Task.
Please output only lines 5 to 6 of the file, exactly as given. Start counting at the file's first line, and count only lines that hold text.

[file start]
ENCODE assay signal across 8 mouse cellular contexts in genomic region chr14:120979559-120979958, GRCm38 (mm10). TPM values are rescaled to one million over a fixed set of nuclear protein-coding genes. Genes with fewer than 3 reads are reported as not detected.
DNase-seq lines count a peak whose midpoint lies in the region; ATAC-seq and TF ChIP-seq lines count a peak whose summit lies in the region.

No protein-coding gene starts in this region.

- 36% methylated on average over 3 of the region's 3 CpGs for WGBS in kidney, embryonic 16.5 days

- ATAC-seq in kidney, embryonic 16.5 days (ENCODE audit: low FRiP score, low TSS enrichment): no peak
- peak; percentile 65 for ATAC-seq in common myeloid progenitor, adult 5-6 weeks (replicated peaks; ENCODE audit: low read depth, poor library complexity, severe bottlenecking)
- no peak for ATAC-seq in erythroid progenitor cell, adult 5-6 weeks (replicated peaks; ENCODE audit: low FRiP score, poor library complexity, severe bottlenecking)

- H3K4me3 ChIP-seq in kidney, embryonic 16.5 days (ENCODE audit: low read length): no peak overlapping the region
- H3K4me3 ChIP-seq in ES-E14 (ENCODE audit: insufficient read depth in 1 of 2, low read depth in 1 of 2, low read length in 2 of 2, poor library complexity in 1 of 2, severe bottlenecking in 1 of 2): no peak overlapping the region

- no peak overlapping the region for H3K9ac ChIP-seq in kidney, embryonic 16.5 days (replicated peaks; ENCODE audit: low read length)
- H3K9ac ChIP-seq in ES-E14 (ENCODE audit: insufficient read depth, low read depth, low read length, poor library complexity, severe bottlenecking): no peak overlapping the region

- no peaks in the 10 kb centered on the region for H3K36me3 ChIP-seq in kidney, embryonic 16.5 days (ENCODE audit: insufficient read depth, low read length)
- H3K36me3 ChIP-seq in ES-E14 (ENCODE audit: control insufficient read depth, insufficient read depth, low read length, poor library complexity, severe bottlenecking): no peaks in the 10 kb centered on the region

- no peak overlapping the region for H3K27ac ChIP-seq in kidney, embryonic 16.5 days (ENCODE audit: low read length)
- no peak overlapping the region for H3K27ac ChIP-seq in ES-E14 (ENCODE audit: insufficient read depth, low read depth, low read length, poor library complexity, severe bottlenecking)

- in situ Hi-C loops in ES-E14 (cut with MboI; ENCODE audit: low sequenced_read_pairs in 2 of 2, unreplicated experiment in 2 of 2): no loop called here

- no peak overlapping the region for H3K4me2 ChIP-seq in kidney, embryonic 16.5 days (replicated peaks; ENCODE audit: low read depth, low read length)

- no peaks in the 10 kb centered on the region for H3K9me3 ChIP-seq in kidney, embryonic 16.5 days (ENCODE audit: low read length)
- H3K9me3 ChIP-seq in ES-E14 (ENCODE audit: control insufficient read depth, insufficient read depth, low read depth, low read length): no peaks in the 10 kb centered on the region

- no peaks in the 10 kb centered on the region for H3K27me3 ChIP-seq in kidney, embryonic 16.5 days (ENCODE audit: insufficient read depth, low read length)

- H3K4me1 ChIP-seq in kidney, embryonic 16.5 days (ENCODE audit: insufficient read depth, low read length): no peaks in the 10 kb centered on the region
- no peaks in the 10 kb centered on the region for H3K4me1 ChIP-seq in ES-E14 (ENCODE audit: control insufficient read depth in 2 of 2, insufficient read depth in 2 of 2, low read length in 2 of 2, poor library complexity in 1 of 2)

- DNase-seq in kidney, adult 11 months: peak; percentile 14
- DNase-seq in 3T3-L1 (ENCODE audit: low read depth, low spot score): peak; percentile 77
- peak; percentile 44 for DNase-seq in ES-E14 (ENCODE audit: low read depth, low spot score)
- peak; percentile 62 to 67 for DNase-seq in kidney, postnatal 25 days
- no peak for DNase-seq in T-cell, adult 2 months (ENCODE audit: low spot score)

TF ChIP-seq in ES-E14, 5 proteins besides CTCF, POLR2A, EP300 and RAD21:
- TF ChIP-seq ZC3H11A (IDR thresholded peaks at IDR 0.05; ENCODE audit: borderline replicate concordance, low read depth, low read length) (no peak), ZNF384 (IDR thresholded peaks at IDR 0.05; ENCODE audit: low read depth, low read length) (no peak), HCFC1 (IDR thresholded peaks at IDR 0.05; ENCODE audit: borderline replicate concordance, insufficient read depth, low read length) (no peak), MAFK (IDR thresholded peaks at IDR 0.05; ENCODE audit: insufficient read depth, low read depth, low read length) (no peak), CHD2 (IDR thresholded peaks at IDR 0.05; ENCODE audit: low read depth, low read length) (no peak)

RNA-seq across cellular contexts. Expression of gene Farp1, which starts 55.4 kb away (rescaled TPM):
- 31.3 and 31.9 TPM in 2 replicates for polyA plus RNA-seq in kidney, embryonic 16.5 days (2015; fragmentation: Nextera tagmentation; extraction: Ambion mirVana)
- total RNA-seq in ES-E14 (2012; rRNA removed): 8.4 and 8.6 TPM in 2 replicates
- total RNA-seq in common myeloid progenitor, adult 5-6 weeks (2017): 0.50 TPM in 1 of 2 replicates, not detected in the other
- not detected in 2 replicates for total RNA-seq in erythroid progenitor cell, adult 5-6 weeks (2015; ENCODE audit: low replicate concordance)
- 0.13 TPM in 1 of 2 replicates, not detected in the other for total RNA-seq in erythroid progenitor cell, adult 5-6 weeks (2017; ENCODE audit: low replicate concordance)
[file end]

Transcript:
- ATAC-seq in kidney, embryonic 16.5 days (ENCODE audit: low FRiP score, low TSS enrichment): no peak
- peak; percentile 65 for ATAC-seq in common myeloid progenitor, adult 5-6 weeks (replicated peaks; ENCODE audit: low read depth, poor library complexity, severe bottlenecking)